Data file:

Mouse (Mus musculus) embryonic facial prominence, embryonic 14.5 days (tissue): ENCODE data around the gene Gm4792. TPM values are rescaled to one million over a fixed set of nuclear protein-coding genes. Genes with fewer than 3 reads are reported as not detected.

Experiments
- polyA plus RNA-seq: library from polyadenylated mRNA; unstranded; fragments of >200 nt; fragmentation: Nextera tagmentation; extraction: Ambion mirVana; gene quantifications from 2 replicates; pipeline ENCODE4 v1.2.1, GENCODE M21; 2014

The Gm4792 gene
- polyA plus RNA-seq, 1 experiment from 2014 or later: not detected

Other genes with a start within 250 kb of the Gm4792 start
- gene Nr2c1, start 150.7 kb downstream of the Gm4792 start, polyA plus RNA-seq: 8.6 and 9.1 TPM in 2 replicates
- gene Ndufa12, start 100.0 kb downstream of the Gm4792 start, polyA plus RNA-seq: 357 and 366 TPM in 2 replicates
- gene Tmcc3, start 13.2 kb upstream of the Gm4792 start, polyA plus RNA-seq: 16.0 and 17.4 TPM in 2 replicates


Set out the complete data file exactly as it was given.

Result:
Mouse (Mus musculus) embryonic facial prominence, embryonic 14.5 days (tissue): ENCODE data around the gene Gm4792. TPM values are rescaled to one million over a fixed set of nuclear protein-coding genes. Genes with fewer than 3 reads are reported as not detected.

Experiments
- polyA plus RNA-seq: library from polyadenylated mRNA; unstranded; fragments of >200 nt; fragmentation: Nextera tagmentation; extraction: Ambion mirVana; gene quantifications from 2 replicates; pipeline ENCODE4 v1.2.1, GENCODE M21; 2014

The Gm4792 gene
- polyA plus RNA-seq, 1 experiment from 2014 or later: not detected

Other genes with a start within 250 kb of the Gm4792 start
- gene Nr2c1, start 150.7 kb downstream of the Gm4792 start, polyA plus RNA-seq: 8.6 and 9.1 TPM in 2 replicates
- gene Ndufa12, start 100.0 kb downstream of the Gm4792 start, polyA plus RNA-seq: 357 and 366 TPM in 2 replicates
- gene Tmcc3, start 13.2 kb upstream of the Gm4792 start, polyA plus RNA-seq: 16.0 and 17.4 TPM in 2 replicates